As part of our rapid release cycle (as many of you will probably know), we want to guarantee releases at regular intervals. This means that if in the beta stage a serious issue is found in Azure, we will disable Azure for Firefox 7. This is a good thing! It means that although Azure will have to wait a couple of weeks for Firefox 8, all the other improvements included in 7 will get to you in time.

So what's the way forward for Azure?

The Azure plan is still largely the same, the immediate short-term tasks we're focusing on are as follows:

  • Create a Cairo backend to Azure, this will allow Azure to be usable on all platforms, allowing us to migrate more of our code to it.
  • Create a 'Thebes' wrapper for Azure. Thebes is our current cairo-wrapper library, with this wrapper we can use Azure through our traditional rendering code, and progressively move code in our tree to use Azure 'natively'.
  • Continue preliminary work on 'Emerald', our own, cross-platform, accelerated backend for Azure.

In addition to this, we've also decided to create an experimental Skia backend. This will allow us to do good performance comparisons, and of course on platforms where this can get us a performance improvement we'll be able to use more of the awesome work coming from the open source world!

That's all for now! Keep testing and don't hesitate to contact me, or even better, file bugs in bugzilla if you find any issues!

You haven't posted in a while!

This is true! And I do apologize, I've been very busy and hope to post more again in the near future. I particularly apologize for comments which I might've missed, my blog started getting covered with spam comments and it became impossible to separate the good from the bad. I've mass deleted over 2000 spam comments and updated both the blog software and the antispam blacklist. Hopefully things will be better now.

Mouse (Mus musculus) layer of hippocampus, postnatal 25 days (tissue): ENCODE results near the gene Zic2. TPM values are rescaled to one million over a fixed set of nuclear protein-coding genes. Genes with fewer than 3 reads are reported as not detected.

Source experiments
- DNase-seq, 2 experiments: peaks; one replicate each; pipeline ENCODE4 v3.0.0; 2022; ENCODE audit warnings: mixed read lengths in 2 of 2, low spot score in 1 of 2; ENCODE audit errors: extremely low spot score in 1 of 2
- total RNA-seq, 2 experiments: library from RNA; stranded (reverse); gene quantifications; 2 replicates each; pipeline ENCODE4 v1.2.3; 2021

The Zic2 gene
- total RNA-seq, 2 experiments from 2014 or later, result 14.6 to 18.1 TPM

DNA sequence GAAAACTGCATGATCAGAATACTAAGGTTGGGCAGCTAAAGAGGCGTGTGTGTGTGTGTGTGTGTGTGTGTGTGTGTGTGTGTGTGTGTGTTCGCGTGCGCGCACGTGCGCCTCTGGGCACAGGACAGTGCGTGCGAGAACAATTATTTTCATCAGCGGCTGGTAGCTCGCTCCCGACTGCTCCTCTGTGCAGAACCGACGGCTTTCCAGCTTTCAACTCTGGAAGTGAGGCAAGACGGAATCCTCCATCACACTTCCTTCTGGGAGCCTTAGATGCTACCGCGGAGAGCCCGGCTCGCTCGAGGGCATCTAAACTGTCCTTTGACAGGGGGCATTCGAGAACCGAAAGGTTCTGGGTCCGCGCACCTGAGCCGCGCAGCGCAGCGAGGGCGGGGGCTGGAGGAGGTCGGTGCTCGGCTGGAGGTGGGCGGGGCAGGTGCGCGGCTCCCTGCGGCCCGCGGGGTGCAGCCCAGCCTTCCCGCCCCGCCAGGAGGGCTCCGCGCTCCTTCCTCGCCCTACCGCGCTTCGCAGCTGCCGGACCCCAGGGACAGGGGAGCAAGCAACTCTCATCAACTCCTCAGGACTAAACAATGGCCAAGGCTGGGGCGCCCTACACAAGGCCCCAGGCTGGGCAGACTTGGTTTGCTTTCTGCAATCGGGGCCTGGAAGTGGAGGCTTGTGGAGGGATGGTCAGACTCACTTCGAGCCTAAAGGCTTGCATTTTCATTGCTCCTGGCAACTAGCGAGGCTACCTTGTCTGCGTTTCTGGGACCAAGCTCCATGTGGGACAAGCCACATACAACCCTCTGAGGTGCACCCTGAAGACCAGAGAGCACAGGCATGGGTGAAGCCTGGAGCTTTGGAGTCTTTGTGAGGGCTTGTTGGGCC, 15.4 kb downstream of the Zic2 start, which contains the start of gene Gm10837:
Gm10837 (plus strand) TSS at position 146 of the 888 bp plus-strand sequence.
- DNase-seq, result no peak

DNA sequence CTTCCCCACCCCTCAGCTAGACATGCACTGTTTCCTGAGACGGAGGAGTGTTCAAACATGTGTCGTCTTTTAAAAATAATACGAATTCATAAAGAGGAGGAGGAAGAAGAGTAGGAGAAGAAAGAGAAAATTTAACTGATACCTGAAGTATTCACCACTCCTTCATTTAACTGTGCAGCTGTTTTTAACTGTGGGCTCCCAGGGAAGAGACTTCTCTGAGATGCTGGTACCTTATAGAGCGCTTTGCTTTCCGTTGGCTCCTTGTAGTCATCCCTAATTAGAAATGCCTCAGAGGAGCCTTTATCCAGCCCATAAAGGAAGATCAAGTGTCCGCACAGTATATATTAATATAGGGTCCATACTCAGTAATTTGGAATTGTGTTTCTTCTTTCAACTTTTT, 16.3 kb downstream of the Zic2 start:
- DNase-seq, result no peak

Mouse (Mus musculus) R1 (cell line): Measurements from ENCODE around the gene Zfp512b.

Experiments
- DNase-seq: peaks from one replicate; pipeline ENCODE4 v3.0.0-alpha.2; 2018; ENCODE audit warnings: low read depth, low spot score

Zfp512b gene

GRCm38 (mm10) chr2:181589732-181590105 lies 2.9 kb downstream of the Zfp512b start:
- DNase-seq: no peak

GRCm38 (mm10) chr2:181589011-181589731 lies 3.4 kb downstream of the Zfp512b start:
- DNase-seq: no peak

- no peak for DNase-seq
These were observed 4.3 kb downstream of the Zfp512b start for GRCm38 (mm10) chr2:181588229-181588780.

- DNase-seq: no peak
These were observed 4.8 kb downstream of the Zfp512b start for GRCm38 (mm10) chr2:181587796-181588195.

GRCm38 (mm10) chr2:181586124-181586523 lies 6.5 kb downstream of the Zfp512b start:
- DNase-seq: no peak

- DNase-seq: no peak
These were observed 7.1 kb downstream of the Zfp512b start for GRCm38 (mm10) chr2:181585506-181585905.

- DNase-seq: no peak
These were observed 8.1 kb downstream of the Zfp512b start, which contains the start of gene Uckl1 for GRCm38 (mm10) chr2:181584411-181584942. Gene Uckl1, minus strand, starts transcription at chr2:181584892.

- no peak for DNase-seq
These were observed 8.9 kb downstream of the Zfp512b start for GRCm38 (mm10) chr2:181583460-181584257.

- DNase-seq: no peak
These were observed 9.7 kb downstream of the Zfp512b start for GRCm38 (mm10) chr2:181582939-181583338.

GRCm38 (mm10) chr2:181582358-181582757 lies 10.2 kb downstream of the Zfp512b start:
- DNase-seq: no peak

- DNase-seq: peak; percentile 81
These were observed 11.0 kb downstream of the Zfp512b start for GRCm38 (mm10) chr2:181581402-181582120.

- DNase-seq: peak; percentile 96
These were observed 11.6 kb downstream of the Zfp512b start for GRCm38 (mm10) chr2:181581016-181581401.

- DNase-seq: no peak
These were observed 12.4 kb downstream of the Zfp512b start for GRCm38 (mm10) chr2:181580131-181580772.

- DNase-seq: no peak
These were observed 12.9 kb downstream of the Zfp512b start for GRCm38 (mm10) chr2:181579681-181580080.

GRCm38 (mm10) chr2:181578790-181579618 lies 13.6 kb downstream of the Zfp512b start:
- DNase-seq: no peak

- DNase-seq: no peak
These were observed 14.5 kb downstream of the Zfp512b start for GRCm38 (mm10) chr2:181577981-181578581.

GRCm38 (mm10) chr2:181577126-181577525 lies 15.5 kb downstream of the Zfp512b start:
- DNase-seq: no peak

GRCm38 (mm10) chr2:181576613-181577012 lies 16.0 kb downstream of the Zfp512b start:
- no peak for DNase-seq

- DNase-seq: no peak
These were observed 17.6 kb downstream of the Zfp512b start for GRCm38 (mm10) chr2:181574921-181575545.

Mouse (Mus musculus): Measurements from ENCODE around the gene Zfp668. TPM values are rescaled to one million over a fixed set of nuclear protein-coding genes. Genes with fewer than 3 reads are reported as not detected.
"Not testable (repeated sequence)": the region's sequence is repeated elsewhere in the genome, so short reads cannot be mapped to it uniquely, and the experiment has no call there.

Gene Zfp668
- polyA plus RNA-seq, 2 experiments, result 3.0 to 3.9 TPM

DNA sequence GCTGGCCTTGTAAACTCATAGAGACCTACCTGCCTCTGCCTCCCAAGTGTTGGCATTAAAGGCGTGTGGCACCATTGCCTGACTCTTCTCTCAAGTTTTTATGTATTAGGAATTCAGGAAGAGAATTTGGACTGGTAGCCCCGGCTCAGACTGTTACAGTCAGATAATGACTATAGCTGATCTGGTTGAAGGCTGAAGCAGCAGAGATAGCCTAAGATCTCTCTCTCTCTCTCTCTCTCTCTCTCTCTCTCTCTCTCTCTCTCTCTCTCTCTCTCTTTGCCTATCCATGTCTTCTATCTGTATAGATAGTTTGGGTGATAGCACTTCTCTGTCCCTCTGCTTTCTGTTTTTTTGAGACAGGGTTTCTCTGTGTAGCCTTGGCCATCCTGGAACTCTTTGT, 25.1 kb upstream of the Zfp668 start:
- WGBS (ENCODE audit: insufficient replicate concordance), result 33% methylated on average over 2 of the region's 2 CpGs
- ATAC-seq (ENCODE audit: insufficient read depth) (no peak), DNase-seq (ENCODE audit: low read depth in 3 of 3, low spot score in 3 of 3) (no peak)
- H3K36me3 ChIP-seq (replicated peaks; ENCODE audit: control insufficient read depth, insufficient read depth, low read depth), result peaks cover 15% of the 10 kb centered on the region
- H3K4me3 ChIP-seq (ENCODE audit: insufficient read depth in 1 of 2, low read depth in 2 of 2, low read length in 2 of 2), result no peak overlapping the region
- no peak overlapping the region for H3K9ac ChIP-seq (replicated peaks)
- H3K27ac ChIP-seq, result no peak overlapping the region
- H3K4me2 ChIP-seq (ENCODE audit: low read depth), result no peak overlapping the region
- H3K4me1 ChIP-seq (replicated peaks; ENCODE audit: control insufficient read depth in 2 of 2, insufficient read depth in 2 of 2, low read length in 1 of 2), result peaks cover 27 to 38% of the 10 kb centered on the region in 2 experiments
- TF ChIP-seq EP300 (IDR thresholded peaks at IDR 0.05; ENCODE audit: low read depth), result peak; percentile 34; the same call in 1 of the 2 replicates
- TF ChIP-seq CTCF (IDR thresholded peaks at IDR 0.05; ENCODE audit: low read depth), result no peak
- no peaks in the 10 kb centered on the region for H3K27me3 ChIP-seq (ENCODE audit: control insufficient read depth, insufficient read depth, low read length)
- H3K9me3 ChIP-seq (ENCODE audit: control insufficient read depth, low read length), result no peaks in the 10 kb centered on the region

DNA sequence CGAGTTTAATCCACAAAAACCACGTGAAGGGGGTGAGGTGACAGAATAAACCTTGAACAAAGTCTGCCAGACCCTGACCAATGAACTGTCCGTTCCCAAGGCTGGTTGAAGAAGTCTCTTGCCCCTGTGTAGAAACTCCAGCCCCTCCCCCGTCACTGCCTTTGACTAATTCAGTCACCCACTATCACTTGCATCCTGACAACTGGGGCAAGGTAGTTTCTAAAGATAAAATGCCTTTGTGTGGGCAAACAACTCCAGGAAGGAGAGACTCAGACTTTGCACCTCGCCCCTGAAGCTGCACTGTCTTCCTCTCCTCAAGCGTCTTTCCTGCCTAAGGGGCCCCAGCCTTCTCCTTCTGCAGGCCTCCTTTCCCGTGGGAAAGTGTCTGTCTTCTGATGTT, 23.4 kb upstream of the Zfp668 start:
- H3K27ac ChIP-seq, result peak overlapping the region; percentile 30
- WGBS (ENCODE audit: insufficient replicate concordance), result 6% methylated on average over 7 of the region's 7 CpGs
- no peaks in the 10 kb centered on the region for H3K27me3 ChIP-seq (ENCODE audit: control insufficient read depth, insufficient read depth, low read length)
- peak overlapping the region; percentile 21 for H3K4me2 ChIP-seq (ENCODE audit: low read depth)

What's Azure?

Azure is a new graphics component that we've been developing for use with Mozilla. Considering Joe Drew has already done an excellent blog post on the subject I won't be going into it in much detail. You can find his blog post here, if you haven't yet I recommend you read it before you continue reading this post! :)

So what's the current status?

Well, we set a goal for ourselves to implement the Azure API on Direct2D for Q2. So this is what I've been working on for the last couple of weeks, in addition to that we've created an implementation of Canvas2D that sits on top of Azure. The sum of that work resulted in a build of mozilla that can run a canvas implementation based on the new Azure API. This has allowed me to do performance and correctness comparisons between the current Canvas code based on the cairo Direct2D backend, and the new code based on Azure. The latest builds feature an implementation of canvas on the Azure D2D backend that is almost as good in terms of correctness as the cairo version. In some cases even better!

Almost? What's broken?

So there's a couple of issues that still need to be resolved, the main correctness problems are: